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Understanding Measles & the Dangers of Vaccines

While the measles can be a nuisance, the disease might not be as dangerous as you once thought, with proper care. In fact, the potential dangers of vaccines might be just as great or greater than contracting the measles virus. Knowing the facts helps protect you and your children.

What Is the Measles?

The measles is an infection that commonly occurs in childhood and is caused by a virus. The disease can almost always be prevented with vaccines, but vaccinations come with their own set of side effects and risks. Signs and symptoms of measles, which often occur about 10-14 days after exposure to the virus, can include:

  • A skin rash of large, flat blotches that typically flow into each other
  • Tiny white spots on a red background inside of the mouth
  • Sore throat
  • Fever
  • Runny nose
  • Dry cough
  • Inflamed eyes

A measles rash usually first appears on the face and spreads down the arms, trunk, legs, and feet. You or your child might experience a fever as high as 104-106 degrees Fahrenheit. If someone with the measles doesn’t receive proper care, complications might include diarrhea, infections, and even brain damage or death—but death from measles is rare in the U.S.

How Common Is Developing Measles?

The Centers for Disease Control and Prevention (CDC) reports that the number of measles cases in the United States (from years 2010 to 2018) vary from 55 to 667 cases per year. However, dying from the measles is very rare in the U.S. Just one confirmed death was reported from the measles in 2015, which was the first of its kind in over a decade. Death from the measles is more likely in infants and young children and other people with compromised immune systems.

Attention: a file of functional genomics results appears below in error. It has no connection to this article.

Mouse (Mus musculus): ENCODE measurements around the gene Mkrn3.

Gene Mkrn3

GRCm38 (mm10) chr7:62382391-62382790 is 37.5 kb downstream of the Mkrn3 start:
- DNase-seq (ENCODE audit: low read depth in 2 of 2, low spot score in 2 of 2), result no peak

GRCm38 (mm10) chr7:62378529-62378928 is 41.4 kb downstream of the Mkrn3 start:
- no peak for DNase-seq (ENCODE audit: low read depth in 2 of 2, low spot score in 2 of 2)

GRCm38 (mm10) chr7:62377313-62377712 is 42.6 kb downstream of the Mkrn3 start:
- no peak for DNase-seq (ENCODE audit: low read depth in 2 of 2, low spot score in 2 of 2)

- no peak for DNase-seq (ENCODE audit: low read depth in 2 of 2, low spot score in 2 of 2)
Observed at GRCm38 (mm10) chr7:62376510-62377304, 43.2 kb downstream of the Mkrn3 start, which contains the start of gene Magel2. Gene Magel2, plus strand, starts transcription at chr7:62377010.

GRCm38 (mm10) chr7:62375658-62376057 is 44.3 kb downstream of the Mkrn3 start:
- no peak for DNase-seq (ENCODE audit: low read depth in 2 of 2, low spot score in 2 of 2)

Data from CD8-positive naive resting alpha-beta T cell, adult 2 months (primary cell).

Do Vaccines Prevent the Measles?

The MMR (measles, mumps, and rubella) vaccine, which the CDC recommends that children receive between the ages of 12-15 months old, helps protect against contracting the measles. When given in recommended dosages, the MMR vaccine is 97% effective at preventing the measles. However, the vaccine itself comes with risks and side effects.

What Are Side Effects Associated with the MMR Vaccine?

Symptoms and side effects occur after contracting the measles and from receiving the measles vaccine (MMR vaccine), so parents must pick the lesser of these two evils. Common side effects from the MMR vaccine include:

  • A sore arm near the injection site
  • Fever
  • Rash
  • Temporary joint pain and stiffness
  • Gland swelling in the cheeks or neck

More serious side effects from the MMR vaccine that are rare but still a possibility include:

  • Severe or long-lasting shoulder pain